Ringing in the season through song

Mark Stover (left) conducts St. Olaf students in a joyous pop-up performance that provided onlookers with a preview of this year’s Christmas Festival.

More than 100 St. Olaf College singers descended on Southdale Center Sunday for a joyous pop-up performance that provided onlookers with a preview of this year’s St. Olaf Christmas Festival.

Conducted by music faculty member Mark Stover, the students sang a mashup of Oba Se Je (Here Comes the King) and Joy to the World while hundreds of people looked on. Many said the performance offered a much-needed moment of beauty and grace in their lives as they anticipated the holiday season. Watch the performance below.

“Our desire is share our joy and a message of faith, hope, and unity through music, especially in times like these where the news headlines and twitter feeds can so overwhelm our world with negativity and division,” Stover says.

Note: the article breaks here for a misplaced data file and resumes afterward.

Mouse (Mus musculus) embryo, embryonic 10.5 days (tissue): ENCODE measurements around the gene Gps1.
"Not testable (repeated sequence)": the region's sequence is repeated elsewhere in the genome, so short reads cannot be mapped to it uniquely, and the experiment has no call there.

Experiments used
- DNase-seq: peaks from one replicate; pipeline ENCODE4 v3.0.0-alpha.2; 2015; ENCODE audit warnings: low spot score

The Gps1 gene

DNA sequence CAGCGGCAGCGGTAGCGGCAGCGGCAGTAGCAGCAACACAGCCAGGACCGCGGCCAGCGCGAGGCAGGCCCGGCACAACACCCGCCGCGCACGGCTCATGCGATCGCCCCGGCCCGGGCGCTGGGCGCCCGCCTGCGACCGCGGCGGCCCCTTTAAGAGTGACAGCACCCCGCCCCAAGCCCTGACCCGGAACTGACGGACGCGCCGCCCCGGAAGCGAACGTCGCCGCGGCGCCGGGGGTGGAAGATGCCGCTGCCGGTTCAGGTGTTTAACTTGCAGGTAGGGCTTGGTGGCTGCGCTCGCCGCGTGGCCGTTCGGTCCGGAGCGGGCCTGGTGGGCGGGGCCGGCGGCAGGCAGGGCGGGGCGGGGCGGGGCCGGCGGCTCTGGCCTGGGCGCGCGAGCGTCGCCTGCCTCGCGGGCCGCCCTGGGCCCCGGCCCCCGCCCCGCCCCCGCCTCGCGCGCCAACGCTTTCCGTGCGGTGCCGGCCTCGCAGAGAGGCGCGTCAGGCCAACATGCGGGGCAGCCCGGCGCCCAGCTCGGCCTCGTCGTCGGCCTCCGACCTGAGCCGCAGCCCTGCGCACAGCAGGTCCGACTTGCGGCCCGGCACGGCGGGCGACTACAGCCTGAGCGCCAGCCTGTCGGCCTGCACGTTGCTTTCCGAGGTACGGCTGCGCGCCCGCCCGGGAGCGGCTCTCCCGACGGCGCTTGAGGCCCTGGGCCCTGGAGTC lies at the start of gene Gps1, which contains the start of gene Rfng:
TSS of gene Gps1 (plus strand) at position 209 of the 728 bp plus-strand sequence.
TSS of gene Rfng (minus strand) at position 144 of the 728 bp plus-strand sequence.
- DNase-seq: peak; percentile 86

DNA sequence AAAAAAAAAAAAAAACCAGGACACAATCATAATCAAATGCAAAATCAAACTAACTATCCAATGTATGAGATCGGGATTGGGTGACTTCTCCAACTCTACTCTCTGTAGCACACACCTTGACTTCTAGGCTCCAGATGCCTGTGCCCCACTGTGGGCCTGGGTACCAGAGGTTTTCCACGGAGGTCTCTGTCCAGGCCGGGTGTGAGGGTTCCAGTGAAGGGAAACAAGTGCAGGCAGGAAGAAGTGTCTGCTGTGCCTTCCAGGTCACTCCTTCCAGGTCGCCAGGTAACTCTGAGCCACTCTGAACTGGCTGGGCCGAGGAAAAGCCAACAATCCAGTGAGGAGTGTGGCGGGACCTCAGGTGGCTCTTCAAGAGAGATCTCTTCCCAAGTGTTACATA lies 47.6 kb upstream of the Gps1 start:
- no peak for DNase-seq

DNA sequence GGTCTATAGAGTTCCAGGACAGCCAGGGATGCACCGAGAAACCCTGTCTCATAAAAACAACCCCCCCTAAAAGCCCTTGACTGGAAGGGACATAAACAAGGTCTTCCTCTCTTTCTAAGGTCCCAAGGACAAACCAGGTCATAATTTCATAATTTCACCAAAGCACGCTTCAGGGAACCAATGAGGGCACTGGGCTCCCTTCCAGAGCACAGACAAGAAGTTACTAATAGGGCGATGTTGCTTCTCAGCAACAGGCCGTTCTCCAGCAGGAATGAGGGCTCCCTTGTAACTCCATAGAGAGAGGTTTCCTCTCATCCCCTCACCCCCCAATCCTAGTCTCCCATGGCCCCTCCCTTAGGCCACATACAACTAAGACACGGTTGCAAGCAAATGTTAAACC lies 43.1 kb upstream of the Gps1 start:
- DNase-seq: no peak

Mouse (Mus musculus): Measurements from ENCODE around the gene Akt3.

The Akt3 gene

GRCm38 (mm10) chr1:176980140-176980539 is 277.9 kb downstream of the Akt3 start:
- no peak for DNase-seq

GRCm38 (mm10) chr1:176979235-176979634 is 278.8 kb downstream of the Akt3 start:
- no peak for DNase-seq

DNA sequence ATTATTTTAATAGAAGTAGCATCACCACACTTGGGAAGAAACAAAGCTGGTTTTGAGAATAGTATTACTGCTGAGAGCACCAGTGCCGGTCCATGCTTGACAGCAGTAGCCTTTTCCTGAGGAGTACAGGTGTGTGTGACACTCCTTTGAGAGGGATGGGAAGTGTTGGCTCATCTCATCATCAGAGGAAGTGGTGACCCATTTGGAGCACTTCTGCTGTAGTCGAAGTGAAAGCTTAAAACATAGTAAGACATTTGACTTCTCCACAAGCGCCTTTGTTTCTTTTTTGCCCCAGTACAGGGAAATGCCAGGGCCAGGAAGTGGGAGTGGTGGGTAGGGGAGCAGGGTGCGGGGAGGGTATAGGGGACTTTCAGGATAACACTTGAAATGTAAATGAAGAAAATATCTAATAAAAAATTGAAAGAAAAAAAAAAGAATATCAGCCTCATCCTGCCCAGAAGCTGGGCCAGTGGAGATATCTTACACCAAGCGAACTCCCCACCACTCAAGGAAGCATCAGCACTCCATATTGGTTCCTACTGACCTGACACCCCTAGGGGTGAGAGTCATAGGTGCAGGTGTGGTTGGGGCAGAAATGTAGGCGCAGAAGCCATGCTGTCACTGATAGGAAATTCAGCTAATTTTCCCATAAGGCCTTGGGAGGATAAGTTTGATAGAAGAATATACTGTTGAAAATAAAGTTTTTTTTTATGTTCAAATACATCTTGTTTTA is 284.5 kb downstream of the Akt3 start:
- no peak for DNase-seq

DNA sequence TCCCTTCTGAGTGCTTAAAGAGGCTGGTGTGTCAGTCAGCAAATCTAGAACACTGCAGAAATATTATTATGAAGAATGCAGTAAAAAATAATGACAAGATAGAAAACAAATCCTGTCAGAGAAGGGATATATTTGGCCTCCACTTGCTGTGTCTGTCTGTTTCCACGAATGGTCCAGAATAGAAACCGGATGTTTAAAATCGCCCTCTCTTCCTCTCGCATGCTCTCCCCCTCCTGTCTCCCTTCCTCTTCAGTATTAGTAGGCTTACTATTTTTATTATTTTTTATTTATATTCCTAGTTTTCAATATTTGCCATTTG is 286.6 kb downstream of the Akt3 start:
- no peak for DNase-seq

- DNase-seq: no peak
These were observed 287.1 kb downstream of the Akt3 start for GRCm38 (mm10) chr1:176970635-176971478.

Conductor Mark Stover leads St. Olaf students through Southdale Center as they begin their pop-up performance.

The 2017 St. Olaf Christmas Festival will run Thursday, November 30, to Sunday, December 3. There are still a few tickets remaining, and they are available for purchase online. St. Olaf will present a live video stream of the 2017 St. Olaf Christmas Festival on Sunday, December 3, at 3 p.m., and downloadable audio and video files are also available. Find all that and more at the Christmas Festival website.

The theme of this year’s Christmas Festival, “Ris’n with Healing in His Wings,” aims to serve as a balm of healing in our broken world inspired by the light and life to all Christ brings this Advent Season.

First held in 1912, the St. Olaf Christmas Festival is one of the oldest musical celebrations of Christmas in the United States. It features more than 500 student musicians who are members of five choirs and the St. Olaf Orchestra.

The festival features a rich repertoire of classic Advent and Christmas compositions, familiar carols, hymns from around the world, and contemporary pieces, including those from non-traditional composers and cultures. It traditionally closes with the hymn Beautiful Savior.